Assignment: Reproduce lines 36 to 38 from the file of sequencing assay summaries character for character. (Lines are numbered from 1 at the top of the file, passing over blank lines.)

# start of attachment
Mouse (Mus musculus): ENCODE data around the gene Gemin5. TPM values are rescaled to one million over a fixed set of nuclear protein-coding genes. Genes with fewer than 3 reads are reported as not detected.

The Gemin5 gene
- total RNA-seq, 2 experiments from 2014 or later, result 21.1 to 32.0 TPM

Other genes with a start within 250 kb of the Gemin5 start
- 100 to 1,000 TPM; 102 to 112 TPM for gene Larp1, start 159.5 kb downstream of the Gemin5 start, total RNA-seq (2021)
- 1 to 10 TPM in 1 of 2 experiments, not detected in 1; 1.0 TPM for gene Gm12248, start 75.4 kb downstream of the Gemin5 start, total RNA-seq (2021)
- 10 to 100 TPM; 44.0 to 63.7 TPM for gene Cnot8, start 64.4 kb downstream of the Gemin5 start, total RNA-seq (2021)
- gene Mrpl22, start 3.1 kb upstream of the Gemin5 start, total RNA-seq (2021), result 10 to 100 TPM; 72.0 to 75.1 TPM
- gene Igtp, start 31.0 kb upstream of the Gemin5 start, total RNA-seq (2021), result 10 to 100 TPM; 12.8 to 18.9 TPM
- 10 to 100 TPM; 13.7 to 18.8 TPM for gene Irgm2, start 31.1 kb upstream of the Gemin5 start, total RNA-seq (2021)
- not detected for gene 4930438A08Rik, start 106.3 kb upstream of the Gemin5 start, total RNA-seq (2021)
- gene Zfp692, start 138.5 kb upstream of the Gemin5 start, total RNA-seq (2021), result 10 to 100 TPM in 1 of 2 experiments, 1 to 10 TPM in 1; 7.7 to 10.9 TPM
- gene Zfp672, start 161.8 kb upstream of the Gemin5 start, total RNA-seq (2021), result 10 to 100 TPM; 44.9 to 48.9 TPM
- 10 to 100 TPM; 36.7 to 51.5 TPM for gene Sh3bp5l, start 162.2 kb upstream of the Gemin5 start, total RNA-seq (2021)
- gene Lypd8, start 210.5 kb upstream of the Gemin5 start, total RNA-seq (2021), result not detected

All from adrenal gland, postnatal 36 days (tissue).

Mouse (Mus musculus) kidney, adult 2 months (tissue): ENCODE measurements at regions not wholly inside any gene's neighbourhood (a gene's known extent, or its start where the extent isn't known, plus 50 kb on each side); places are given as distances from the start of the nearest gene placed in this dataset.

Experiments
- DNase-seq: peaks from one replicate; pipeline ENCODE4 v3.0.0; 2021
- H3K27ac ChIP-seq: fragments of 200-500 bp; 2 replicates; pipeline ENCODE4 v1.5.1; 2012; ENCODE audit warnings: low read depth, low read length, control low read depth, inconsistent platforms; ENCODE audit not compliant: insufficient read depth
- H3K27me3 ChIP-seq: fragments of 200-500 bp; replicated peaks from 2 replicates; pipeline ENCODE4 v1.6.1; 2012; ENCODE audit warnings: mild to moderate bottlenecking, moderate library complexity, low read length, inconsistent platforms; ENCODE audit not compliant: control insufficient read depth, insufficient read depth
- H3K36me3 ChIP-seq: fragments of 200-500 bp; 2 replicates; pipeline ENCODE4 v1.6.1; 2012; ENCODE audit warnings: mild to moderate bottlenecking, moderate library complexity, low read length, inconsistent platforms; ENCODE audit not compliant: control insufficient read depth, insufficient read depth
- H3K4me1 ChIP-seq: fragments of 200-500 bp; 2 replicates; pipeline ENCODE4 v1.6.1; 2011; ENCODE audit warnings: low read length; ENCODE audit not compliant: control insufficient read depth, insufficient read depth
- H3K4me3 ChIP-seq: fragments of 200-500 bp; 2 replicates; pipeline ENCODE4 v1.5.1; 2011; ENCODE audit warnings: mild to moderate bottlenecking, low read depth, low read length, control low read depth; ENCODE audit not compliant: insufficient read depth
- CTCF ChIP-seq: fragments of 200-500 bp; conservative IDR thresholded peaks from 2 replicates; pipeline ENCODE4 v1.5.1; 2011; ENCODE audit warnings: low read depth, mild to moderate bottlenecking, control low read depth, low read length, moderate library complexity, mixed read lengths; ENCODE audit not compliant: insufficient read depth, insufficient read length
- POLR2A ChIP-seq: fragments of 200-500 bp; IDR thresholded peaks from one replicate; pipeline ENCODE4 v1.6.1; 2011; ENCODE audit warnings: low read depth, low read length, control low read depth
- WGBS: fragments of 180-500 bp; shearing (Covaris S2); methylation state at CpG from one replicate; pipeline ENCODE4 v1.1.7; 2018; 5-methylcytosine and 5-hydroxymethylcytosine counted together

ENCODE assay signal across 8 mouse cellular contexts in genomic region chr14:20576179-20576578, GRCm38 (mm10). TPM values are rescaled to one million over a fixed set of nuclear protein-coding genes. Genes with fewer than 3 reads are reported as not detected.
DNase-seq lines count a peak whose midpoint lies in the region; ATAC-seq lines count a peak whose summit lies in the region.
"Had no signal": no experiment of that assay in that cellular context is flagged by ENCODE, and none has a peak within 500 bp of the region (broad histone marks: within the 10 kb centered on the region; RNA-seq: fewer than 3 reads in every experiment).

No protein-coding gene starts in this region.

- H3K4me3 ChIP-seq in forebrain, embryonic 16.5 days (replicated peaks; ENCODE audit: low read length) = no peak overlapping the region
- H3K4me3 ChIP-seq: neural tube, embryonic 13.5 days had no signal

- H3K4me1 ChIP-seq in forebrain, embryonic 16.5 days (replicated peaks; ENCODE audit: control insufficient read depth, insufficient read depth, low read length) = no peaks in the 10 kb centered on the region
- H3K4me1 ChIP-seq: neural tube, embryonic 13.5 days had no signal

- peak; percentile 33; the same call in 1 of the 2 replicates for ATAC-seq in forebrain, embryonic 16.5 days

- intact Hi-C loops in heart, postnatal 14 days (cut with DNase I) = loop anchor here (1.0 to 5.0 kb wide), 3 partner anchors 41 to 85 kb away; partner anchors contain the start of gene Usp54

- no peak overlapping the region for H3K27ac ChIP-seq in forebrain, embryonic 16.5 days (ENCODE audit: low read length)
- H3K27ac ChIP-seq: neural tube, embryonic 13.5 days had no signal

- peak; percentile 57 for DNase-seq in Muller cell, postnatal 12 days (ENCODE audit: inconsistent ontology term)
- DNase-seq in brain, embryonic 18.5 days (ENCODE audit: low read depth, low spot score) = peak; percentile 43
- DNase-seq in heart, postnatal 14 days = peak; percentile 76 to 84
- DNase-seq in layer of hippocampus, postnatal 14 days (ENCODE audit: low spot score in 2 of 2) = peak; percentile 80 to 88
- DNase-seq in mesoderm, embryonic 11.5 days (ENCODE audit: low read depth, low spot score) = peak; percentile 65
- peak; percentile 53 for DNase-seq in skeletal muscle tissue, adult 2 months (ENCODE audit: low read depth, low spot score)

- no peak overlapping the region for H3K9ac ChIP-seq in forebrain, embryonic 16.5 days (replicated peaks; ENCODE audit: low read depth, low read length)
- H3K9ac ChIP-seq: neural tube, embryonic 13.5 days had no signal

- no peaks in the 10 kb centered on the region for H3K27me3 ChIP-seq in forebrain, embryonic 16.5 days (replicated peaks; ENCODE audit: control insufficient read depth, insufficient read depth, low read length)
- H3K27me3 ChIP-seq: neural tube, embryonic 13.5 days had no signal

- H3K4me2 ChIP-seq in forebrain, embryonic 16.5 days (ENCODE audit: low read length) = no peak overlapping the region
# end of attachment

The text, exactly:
- peak; percentile 33; the same call in 1 of the 2 replicates for ATAC-seq in forebrain, embryonic 16.5 days

- intact Hi-C loops in heart, postnatal 14 days (cut with DNase I) = loop anchor here (1.0 to 5.0 kb wide), 3 partner anchors 41 to 85 kb away; partner anchors contain the start of gene Usp54

- no peak overlapping the region for H3K27ac ChIP-seq in forebrain, embryonic 16.5 days (ENCODE audit: low read length)